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Gerard Hadders: Ornament en Retoriek



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A central purpose of graphic design is ‘making the world legible’. This purpose can be realized in many ways. For instance by the design of schoolbook typography or routing systems. When creating their design the makers assume an almost undivided attention for the designed product. This might be more evident with reading a schoolbook then with the perception of a routing system in public space where any sign system is potentially lost in the visual environment. The problem of ‘system recognition’ in a visual environment that is filled with many recognizable ‘systems’ and other miscellaneous visual stimuli is generally acknowledged and has been termed: ‘static’ (as in flawed’ TV reception). The term ‘static’ covers a wide range of problems concerning the concept ‘perception’. These problems can roughly be divided in a ‘physiological’ and a ‘cultural’ one. The ‘physiological problem’ belongs to the domain of faculties for neurobiology. The cultural one on faculties like sociology, psychology and philosophy, but in my view can partly be addressed from the perspective of the lectureship section Ornament and Rhetoric. Users of urban space can be divided in significantly different groups that differ from each other through age, education and cultural background. A forest of designed signs and symbols dominate contemporary urban space. And because of economic dynamics new signs are added or old ones replaced. Furthermore the built city itself is being renovated and expanded. These two factors: an inconsistent user group and an unstable urban spa orm the research area of the lectureship section Ornament and Rhetoric.

The following assumption is leading: ; As the composition of both user group and urban space is an unstable one; almost al signs in urban space fall under the definition ‘excess of construction’ and are thus ornament (def: H. Boekraad). To be able to navigate from one place to the other but also to navigate from one meaning to another specific users assemble ornaments. These assemblages of ornament will differ significantly and a defined by culture and age.”

In philosophy exists the controversial term ‘qualia’. This term is used in experimental neurobiology to build a concept of consciousness next to a concept of perception. In short; the whole of experience (herein are contained both immanent perception and memory, assembles in a ‘raw consciousness where a subjective notion of reality reveals itself to the individual. For a layman this seems to go wit ut saying, but not so among philosophers. It is not my intention to bring this highly academic discussion into this lectureship. There is however an aspect where the ‘qualia problem’ touches on my intended (research) project. The study of perception necessarily limits itself to comparative research where the difference is being measured between the registration capabilities of test subjects towards reproducible test in order to assess objectivity. This allows for little bandwidth when it comes to the visual material that is used for testing. In my view there is a parallel with classical functionalistic graphic design that tries to develop a universal language, based on simple stylized form that could mean one and the same thing to all individuals. That reality is more unruly that that is common knowledge to experienced graphic designers. ‘Qualia’ are only measurable on a neurological level with a CTI-scanner, and this has only been tried on makaak monkeys. Standard issue with a qualia discussion is the experience of color. Or: the irrational aspects that make ‘color experience’ out of mere ‘color perception’. I find it an attractive idea that if color experience’ is already a subjective one, what about ‘space experience’ and ‘sign experience’? And then we are just dealing with the level of perception. Ornament, more than other graphic design products, are between that what is perceived and that what is remembered. Often the visual structure is complex to such extend that it cannot be ‘read’ in ‘la single glance like a typeface or some pictograms, but maybe merely recognized. Furthermore does an ornament often refer to out of context issues like for instance nature or culture. H. Boekraad uses as a definition for ornament ‘excess of construction’. If I assume this means al those aspects that are obsolete to the ‘communicative axis’ (> CopyProof) of a given message, this could mean that when it comes to graphic signs land their structures we are surrounded by little more than ornament.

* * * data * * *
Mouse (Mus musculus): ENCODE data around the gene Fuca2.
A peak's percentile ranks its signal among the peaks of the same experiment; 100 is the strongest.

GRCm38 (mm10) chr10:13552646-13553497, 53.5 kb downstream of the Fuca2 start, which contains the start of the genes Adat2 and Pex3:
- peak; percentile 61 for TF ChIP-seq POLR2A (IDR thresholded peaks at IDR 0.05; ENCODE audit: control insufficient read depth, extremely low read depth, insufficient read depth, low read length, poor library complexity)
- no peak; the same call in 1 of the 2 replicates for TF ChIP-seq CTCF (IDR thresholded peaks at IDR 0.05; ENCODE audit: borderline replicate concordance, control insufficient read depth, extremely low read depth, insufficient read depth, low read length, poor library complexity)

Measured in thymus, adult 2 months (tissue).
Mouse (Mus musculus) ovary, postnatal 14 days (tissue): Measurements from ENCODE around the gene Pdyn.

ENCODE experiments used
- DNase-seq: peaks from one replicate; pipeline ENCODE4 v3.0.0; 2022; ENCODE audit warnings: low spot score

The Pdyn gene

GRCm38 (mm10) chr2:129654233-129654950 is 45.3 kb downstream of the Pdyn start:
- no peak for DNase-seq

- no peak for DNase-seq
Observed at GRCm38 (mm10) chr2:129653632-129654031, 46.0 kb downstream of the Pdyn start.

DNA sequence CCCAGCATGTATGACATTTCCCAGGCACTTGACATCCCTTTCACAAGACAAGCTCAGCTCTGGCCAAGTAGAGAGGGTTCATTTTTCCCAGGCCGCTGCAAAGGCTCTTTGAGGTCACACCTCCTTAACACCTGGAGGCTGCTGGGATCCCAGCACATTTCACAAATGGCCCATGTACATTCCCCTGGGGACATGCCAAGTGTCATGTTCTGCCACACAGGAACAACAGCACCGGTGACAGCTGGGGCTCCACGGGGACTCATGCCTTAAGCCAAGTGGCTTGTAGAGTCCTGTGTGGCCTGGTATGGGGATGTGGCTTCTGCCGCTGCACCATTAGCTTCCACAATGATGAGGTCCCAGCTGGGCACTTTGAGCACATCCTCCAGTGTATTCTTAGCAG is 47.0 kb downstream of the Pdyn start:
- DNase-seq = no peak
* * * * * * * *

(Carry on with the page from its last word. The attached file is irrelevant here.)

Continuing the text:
gh sept 2004

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